A while back I put out a call for good zucchini recipes. Someone recommended making them into noodles. I tried it, and it was great!
There are two tools that will accomplish this.
I found a julienne peeler at my local Bosch store for $8. I could not find one at Wal-Mart or Target, so either buy one online or at a kitchen store (Williams Sonoma also carries one).
Simply cut off the stem and the bottom, lay the zucchini on a cutting board, and “peel” it with the slicer. You will end up with beautiful thin strips. The bigger the zucchini, the longer the noodles. But, you may not be able to slice it in the middle if there are seeds.
Pros: Super easy, and though there are sharp pokey parts, it’s easy to use without hurting yourself. I felt like there was very little waste. Came with a protective cover; easy to store.
Cons: Noodles made this way are quite skinny, and when cooked up can be a little soggy.
The mandoline slicer pictured above is the actual one I purchased–it’s probably not the best one out there, but I found it at Wal-Mart for $10. The price and convenience made it an easy choice.
Cut off the stem and bottom of the zucchini. Follow the directions to assemble the slicer. You have two options: slices or julienne strips. Mine does thick and thin slices, big and small julienne strips. Use the safety handle to hold the zucchini in place and slice it lengthwise.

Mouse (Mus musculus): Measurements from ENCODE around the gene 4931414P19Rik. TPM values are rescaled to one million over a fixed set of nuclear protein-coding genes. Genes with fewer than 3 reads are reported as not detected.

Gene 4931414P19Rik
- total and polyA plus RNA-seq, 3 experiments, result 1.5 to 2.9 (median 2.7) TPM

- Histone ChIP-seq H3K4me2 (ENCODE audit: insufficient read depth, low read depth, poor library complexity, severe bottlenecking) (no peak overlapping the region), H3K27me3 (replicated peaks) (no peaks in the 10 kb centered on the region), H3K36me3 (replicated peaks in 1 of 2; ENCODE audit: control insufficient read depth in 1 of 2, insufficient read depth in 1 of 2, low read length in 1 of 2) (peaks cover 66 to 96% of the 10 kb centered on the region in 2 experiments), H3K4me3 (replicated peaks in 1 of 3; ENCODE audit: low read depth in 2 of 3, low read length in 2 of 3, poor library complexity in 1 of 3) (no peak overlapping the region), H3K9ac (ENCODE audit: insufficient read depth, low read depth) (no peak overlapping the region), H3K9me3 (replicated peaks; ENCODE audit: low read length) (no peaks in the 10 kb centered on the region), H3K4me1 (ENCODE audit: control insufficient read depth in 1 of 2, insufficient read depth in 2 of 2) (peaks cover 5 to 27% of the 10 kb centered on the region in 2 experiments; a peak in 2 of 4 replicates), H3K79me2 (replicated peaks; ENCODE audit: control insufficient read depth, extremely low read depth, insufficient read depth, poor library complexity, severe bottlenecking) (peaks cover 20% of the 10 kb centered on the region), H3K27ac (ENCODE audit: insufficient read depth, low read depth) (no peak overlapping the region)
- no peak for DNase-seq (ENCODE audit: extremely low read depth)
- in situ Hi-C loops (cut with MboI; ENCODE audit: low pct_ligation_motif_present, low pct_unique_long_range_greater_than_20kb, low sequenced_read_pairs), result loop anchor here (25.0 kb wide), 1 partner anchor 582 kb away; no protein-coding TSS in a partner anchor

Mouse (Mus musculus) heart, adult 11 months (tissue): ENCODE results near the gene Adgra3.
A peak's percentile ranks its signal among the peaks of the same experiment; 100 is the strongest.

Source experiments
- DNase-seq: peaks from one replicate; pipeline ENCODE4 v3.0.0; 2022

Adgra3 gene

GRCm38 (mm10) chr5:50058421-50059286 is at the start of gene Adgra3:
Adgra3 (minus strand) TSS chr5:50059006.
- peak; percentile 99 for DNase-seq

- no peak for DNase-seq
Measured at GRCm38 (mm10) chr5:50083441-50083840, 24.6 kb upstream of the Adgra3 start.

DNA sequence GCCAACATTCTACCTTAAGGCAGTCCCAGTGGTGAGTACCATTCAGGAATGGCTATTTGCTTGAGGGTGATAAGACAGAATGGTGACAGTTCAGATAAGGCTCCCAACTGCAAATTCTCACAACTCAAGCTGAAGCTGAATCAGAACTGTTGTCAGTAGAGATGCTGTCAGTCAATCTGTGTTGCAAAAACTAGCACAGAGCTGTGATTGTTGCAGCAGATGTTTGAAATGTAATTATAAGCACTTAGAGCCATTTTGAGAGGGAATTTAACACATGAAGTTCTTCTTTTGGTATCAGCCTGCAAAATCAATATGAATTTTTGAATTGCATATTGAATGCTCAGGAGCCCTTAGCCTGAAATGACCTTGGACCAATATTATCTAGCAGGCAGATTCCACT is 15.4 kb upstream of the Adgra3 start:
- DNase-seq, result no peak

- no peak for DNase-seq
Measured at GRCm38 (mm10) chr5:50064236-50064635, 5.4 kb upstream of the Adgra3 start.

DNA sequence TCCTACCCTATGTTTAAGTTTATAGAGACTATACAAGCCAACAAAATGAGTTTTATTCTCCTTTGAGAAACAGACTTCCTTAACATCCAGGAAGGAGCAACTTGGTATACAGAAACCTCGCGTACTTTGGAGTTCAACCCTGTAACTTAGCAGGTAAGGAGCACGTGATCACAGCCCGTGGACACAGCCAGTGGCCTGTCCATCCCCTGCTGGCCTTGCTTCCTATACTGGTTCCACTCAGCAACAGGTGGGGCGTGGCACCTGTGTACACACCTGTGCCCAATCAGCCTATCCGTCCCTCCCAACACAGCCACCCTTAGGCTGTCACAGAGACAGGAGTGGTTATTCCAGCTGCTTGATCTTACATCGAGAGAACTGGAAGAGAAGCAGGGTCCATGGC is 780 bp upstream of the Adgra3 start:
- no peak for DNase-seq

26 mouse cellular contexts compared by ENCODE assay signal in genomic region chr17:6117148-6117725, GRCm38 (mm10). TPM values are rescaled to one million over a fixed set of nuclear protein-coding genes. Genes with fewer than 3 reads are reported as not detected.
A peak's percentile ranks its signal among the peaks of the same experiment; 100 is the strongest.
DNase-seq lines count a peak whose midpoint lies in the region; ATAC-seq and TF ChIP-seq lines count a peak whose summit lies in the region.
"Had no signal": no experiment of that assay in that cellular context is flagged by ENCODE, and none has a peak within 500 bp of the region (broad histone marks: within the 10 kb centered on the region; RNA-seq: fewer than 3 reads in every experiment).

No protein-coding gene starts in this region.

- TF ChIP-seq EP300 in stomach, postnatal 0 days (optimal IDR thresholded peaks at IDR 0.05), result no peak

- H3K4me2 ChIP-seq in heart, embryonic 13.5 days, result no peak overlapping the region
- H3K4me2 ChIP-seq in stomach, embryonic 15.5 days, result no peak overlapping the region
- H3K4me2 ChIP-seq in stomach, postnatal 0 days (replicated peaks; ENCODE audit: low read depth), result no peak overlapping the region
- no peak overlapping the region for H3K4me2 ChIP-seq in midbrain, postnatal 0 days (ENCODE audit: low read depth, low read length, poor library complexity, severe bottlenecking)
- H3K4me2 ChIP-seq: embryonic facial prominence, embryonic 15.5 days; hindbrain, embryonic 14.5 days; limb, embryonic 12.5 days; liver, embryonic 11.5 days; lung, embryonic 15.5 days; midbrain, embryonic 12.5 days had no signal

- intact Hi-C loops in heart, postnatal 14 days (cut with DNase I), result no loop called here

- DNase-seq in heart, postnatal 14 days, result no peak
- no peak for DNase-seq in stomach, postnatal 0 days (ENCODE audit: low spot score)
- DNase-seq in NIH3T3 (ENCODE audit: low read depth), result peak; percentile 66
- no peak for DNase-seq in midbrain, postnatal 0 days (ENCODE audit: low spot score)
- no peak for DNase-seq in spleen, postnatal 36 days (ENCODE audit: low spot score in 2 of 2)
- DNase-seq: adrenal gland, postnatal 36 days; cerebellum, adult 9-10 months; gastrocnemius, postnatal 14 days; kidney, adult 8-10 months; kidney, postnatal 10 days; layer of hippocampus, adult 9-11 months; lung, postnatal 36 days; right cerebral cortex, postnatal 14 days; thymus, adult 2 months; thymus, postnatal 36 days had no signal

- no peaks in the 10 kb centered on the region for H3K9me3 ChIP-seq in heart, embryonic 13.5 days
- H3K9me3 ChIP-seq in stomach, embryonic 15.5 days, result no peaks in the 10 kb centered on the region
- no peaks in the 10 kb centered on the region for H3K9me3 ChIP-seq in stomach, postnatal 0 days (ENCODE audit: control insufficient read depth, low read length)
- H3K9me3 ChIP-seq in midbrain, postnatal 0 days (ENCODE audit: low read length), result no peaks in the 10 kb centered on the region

One trick–I made larger julienne slices and put them in an airtight container in the fridge. After a few days they dried out a little, and were not soggy at all!
Pros: Can choose the size of the julienne strips. Will also slice zucchini to replace lasagna noodles.
Cons: Blades are VERY sharp–the first thing I sliced was my finger. This is a much bigger tool, and I’m not sure how much I’ll use it since I have a peeler and a Cuisinart. Definitely dangerous for children, and must be stored in the box, up and away.
So here’s the final product, topped with a meat sauce: